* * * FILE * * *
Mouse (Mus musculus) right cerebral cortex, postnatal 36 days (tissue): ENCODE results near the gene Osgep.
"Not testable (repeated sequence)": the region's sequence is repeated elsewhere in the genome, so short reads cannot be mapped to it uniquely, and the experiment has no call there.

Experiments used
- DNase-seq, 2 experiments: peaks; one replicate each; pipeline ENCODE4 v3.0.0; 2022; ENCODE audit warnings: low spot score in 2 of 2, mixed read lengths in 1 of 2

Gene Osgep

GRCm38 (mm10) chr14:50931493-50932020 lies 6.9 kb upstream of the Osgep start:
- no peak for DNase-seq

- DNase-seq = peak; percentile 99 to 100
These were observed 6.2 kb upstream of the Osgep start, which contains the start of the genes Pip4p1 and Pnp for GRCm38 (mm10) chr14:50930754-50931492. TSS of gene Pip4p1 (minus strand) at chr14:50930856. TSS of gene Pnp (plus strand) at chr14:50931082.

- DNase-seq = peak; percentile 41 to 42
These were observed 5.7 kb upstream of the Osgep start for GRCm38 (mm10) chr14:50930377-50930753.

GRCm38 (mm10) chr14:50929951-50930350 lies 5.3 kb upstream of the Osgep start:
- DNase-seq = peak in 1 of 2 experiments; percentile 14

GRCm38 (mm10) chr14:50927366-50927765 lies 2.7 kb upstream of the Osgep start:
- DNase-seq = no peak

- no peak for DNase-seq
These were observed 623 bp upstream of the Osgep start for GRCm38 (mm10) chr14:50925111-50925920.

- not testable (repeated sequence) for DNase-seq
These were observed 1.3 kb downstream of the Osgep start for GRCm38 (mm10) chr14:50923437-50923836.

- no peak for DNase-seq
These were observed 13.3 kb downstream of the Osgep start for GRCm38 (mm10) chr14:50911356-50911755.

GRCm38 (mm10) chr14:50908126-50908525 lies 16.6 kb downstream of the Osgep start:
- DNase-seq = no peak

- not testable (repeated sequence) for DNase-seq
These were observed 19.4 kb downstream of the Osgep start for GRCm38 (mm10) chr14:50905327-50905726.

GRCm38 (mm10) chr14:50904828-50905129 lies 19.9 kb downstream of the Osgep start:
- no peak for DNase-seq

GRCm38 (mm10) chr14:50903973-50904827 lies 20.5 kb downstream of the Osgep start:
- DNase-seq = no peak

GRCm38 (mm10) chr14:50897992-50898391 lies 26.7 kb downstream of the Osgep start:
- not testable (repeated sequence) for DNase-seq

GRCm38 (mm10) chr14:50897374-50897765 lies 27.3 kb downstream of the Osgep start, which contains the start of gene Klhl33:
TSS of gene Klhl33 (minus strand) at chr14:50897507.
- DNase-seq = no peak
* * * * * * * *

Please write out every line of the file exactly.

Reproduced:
Mouse (Mus musculus) right cerebral cortex, postnatal 36 days (tissue): ENCODE results near the gene Osgep.
"Not testable (repeated sequence)": the region's sequence is repeated elsewhere in the genome, so short reads cannot be mapped to it uniquely, and the experiment has no call there.

Experiments used
- DNase-seq, 2 experiments: peaks; one replicate each; pipeline ENCODE4 v3.0.0; 2022; ENCODE audit warnings: low spot score in 2 of 2, mixed read lengths in 1 of 2

Gene Osgep

GRCm38 (mm10) chr14:50931493-50932020 lies 6.9 kb upstream of the Osgep start:
- no peak for DNase-seq

- DNase-seq = peak; percentile 99 to 100
These were observed 6.2 kb upstream of the Osgep start, which contains the start of the genes Pip4p1 and Pnp for GRCm38 (mm10) chr14:50930754-50931492. TSS of gene Pip4p1 (minus strand) at chr14:50930856. TSS of gene Pnp (plus strand) at chr14:50931082.

- DNase-seq = peak; percentile 41 to 42
These were observed 5.7 kb upstream of the Osgep start for GRCm38 (mm10) chr14:50930377-50930753.

GRCm38 (mm10) chr14:50929951-50930350 lies 5.3 kb upstream of the Osgep start:
- DNase-seq = peak in 1 of 2 experiments; percentile 14

GRCm38 (mm10) chr14:50927366-50927765 lies 2.7 kb upstream of the Osgep start:
- DNase-seq = no peak

- no peak for DNase-seq
These were observed 623 bp upstream of the Osgep start for GRCm38 (mm10) chr14:50925111-50925920.

- not testable (repeated sequence) for DNase-seq
These were observed 1.3 kb downstream of the Osgep start for GRCm38 (mm10) chr14:50923437-50923836.

- no peak for DNase-seq
These were observed 13.3 kb downstream of the Osgep start for GRCm38 (mm10) chr14:50911356-50911755.

GRCm38 (mm10) chr14:50908126-50908525 lies 16.6 kb downstream of the Osgep start:
- DNase-seq = no peak

- not testable (repeated sequence) for DNase-seq
These were observed 19.4 kb downstream of the Osgep start for GRCm38 (mm10) chr14:50905327-50905726.

GRCm38 (mm10) chr14:50904828-50905129 lies 19.9 kb downstream of the Osgep start:
- no peak for DNase-seq

GRCm38 (mm10) chr14:50903973-50904827 lies 20.5 kb downstream of the Osgep start:
- DNase-seq = no peak

GRCm38 (mm10) chr14:50897992-50898391 lies 26.7 kb downstream of the Osgep start:
- not testable (repeated sequence) for DNase-seq

GRCm38 (mm10) chr14:50897374-50897765 lies 27.3 kb downstream of the Osgep start, which contains the start of gene Klhl33:
TSS of gene Klhl33 (minus strand) at chr14:50897507.
- DNase-seq = no peak